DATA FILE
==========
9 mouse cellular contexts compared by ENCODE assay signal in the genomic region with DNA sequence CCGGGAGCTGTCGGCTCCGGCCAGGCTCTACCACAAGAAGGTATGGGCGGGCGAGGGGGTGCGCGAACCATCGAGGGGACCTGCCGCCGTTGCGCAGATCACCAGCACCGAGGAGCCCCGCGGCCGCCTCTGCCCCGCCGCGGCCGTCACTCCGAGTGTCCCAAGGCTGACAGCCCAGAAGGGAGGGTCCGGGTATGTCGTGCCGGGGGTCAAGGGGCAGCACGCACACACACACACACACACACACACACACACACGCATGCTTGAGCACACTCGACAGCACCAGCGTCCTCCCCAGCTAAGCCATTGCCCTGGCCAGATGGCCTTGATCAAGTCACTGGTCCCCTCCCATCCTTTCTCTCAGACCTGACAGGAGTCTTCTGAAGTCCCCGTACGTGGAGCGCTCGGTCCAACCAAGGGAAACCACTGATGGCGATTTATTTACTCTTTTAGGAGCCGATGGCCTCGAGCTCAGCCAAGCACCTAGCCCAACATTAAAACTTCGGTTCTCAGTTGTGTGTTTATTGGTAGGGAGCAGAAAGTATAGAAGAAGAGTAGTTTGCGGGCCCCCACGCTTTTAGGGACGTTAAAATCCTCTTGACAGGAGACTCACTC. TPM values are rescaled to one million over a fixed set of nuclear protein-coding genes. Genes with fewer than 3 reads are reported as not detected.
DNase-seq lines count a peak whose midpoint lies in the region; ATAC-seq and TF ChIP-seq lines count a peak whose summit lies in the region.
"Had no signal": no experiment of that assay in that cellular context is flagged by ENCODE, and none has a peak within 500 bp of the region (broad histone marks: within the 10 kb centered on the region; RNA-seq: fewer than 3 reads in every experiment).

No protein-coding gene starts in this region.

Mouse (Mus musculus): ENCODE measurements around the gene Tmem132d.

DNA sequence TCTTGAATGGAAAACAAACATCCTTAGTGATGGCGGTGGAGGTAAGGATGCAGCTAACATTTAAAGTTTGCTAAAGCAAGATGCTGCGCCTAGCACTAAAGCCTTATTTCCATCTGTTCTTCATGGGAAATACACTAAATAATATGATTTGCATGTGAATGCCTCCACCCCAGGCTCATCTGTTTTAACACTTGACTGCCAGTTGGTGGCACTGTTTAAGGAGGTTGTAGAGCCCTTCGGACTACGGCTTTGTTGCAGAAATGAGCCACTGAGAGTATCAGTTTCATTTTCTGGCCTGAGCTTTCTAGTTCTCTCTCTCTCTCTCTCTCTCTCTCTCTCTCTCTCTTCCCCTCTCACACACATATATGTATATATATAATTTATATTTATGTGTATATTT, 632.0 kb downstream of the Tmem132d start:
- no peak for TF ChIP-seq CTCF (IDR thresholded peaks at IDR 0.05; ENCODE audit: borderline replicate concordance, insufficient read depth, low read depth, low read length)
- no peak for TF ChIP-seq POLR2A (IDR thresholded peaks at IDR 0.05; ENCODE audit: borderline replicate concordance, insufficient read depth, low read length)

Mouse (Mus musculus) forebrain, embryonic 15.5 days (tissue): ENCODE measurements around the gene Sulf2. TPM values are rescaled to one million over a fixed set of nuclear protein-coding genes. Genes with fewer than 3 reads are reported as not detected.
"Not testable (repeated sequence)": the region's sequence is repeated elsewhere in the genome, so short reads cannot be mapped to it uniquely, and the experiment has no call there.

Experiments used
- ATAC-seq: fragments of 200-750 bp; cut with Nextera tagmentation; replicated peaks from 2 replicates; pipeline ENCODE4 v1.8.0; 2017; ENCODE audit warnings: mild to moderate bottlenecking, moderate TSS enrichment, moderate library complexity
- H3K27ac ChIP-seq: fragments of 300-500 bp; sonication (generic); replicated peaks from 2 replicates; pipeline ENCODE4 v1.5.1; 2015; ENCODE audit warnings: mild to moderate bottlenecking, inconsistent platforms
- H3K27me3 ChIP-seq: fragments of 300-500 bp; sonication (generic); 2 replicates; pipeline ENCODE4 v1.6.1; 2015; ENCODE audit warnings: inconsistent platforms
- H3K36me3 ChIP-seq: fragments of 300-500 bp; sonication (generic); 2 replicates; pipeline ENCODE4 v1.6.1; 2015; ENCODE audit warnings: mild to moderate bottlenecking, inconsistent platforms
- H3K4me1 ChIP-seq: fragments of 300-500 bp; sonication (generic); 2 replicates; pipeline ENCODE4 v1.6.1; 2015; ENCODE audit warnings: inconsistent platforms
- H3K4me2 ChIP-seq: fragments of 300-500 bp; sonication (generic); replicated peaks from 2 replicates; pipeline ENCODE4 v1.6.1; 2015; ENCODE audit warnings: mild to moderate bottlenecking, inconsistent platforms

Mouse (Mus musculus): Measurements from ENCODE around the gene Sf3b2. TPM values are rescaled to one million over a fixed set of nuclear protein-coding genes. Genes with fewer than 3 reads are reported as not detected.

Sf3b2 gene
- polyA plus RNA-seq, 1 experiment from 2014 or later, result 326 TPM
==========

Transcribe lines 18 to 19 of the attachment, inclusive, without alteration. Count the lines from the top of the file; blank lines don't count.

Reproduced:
Mouse (Mus musculus): Measurements from ENCODE around the gene Sf3b2. TPM values are rescaled to one million over a fixed set of nuclear protein-coding genes. Genes with fewer than 3 reads are reported as not detected.

Sf3b2 gene